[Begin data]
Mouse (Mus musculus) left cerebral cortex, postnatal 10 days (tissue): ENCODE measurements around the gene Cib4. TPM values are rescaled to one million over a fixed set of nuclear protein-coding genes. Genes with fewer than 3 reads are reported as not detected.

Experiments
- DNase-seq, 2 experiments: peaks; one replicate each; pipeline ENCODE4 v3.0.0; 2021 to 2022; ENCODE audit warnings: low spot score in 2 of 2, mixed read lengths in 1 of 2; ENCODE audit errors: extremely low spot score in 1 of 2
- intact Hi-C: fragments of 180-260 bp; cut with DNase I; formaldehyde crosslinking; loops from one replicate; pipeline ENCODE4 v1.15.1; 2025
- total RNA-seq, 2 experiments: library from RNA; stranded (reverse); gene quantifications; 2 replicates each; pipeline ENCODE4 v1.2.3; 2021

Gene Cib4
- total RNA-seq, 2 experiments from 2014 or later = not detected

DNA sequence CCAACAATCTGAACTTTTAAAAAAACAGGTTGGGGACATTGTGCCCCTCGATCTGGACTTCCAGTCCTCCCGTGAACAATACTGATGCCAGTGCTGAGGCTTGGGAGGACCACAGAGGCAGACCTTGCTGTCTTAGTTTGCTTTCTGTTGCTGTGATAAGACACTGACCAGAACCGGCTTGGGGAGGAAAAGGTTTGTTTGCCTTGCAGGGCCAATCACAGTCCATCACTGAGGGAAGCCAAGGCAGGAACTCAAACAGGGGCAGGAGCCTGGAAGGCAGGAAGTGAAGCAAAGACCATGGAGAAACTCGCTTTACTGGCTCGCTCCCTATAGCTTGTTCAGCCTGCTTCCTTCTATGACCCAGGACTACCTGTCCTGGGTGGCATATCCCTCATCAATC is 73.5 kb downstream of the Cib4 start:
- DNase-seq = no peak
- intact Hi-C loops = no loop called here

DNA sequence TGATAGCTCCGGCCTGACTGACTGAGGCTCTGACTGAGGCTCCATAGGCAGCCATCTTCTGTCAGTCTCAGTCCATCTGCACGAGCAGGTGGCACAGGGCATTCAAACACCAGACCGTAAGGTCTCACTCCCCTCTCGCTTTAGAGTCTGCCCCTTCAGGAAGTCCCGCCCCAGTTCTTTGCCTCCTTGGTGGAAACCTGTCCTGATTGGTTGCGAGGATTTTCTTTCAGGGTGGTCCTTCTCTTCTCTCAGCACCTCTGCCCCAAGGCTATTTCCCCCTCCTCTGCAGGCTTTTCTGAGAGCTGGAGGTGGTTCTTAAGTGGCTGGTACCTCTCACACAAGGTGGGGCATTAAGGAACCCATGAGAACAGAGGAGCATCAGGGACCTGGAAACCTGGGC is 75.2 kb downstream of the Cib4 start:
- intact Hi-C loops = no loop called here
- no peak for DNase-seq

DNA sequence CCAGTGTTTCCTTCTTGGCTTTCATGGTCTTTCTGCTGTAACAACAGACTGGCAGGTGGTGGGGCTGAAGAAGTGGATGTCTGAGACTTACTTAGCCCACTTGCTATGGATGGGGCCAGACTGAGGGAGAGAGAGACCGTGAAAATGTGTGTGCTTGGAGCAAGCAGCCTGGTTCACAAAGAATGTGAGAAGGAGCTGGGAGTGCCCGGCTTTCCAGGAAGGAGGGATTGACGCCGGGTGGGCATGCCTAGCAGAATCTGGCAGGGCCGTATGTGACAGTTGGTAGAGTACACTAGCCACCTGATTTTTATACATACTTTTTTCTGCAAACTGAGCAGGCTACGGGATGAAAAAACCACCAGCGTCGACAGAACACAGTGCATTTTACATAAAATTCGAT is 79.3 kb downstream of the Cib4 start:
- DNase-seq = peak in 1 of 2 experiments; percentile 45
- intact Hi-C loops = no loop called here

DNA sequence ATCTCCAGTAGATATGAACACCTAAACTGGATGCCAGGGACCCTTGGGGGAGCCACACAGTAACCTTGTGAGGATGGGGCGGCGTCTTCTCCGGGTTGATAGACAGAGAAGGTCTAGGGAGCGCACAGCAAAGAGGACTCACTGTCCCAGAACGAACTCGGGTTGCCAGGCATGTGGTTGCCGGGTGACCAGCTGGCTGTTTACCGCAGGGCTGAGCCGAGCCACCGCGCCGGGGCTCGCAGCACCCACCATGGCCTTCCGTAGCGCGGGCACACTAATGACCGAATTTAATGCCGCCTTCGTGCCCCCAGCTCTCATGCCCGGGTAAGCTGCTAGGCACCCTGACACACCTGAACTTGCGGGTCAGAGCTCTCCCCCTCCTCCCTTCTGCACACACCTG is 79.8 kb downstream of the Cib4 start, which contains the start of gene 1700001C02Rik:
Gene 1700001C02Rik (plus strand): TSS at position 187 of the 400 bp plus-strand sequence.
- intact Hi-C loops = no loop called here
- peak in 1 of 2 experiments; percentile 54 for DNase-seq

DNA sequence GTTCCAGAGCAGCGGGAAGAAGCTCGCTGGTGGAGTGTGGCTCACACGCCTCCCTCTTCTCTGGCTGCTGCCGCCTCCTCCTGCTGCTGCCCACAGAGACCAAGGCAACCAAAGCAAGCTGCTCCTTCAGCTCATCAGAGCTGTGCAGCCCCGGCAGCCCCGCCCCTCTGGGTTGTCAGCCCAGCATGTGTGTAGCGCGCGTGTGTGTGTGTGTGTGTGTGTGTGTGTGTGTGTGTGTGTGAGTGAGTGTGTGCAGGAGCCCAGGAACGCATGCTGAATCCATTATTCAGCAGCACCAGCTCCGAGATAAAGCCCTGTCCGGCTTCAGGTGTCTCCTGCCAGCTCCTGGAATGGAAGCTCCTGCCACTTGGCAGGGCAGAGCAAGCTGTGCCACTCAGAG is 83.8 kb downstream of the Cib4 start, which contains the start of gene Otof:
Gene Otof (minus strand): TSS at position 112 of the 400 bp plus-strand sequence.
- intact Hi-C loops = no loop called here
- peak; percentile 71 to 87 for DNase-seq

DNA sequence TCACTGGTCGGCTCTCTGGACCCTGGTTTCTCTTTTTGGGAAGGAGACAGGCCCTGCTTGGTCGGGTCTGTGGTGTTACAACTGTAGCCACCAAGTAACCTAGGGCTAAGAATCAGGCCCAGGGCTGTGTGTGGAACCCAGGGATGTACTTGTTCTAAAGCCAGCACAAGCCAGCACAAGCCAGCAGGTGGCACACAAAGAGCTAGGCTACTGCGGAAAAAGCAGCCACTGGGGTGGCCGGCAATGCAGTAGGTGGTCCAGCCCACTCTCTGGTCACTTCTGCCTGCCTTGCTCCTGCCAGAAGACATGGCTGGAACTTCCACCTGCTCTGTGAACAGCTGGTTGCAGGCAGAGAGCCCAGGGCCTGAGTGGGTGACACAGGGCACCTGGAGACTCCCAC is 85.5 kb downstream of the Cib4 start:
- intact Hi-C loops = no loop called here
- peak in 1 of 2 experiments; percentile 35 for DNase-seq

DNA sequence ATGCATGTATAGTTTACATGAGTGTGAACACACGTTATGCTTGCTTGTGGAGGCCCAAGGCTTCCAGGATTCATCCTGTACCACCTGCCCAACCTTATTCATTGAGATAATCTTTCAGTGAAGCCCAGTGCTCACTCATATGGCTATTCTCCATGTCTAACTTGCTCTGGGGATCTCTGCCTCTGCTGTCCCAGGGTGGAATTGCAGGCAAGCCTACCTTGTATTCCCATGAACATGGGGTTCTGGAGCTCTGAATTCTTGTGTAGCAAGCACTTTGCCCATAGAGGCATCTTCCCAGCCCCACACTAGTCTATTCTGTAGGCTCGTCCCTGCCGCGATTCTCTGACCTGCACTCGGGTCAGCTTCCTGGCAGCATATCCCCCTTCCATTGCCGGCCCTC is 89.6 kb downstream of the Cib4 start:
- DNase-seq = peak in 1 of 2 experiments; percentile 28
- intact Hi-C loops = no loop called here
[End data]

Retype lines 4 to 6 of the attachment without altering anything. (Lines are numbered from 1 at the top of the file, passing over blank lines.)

- intact Hi-C: fragments of 180-260 bp; cut with DNase I; formaldehyde crosslinking; loops from one replicate; pipeline ENCODE4 v1.15.1; 2025
- total RNA-seq, 2 experiments: library from RNA; stranded (reverse); gene quantifications; 2 replicates each; pipeline ENCODE4 v1.2.3; 2021

Gene Cib4